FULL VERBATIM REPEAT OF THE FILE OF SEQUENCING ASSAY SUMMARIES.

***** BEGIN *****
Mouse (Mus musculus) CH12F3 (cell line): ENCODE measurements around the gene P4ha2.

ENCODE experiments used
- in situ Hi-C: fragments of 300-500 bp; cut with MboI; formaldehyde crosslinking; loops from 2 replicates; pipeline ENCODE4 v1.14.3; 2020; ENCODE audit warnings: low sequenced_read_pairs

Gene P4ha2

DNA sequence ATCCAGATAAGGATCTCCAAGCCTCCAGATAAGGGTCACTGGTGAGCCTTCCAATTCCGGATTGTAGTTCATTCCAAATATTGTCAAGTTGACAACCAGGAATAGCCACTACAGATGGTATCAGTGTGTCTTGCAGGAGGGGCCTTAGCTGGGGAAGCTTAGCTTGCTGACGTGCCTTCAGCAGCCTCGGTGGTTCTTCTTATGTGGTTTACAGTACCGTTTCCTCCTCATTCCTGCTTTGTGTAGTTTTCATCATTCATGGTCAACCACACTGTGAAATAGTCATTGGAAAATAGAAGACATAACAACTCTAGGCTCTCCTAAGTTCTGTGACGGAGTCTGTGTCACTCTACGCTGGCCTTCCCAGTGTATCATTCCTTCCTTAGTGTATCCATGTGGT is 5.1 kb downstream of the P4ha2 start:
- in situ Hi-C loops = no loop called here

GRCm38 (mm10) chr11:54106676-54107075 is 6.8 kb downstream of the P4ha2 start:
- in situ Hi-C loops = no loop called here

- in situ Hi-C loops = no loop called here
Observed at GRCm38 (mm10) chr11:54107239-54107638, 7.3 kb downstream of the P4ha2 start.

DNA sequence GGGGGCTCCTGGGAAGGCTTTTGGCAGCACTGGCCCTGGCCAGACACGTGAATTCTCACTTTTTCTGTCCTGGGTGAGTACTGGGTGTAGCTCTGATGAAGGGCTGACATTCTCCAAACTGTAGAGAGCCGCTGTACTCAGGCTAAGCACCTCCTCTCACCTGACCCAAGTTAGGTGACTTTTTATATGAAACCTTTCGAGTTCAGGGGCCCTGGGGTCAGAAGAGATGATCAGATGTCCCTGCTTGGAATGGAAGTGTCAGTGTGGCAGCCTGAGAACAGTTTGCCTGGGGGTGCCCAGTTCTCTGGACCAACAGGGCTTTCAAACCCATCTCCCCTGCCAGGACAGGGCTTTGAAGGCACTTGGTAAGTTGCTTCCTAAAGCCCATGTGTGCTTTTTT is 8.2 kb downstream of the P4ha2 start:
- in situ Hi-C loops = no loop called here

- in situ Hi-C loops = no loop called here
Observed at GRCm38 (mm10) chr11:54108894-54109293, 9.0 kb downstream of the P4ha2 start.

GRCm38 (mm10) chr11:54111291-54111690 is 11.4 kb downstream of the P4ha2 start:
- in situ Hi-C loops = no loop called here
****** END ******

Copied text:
Mouse (Mus musculus) CH12F3 (cell line): ENCODE measurements around the gene P4ha2.

ENCODE experiments used
- in situ Hi-C: fragments of 300-500 bp; cut with MboI; formaldehyde crosslinking; loops from 2 replicates; pipeline ENCODE4 v1.14.3; 2020; ENCODE audit warnings: low sequenced_read_pairs

Gene P4ha2

DNA sequence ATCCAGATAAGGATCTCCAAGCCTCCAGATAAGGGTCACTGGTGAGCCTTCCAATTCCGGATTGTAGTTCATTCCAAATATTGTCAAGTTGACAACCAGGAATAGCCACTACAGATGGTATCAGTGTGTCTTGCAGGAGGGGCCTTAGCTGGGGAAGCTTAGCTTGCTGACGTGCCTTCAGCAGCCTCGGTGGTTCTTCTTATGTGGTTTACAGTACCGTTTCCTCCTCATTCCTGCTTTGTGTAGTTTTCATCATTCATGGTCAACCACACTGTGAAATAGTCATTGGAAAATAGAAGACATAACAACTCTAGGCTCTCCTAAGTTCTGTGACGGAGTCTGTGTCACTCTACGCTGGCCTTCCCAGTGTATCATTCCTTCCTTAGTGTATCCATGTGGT is 5.1 kb downstream of the P4ha2 start:
- in situ Hi-C loops = no loop called here

GRCm38 (mm10) chr11:54106676-54107075 is 6.8 kb downstream of the P4ha2 start:
- in situ Hi-C loops = no loop called here

- in situ Hi-C loops = no loop called here
Observed at GRCm38 (mm10) chr11:54107239-54107638, 7.3 kb downstream of the P4ha2 start.

DNA sequence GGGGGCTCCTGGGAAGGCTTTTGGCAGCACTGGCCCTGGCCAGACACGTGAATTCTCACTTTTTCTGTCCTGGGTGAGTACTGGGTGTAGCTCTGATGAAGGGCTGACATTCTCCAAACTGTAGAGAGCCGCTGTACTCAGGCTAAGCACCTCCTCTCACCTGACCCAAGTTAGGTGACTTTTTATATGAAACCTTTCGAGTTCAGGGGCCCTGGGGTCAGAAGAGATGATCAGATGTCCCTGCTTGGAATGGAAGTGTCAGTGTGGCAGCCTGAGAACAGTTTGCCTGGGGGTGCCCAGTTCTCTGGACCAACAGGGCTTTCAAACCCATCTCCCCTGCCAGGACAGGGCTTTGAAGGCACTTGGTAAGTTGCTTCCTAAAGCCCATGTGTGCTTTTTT is 8.2 kb downstream of the P4ha2 start:
- in situ Hi-C loops = no loop called here

- in situ Hi-C loops = no loop called here
Observed at GRCm38 (mm10) chr11:54108894-54109293, 9.0 kb downstream of the P4ha2 start.

GRCm38 (mm10) chr11:54111291-54111690 is 11.4 kb downstream of the P4ha2 start:
- in situ Hi-C loops = no loop called here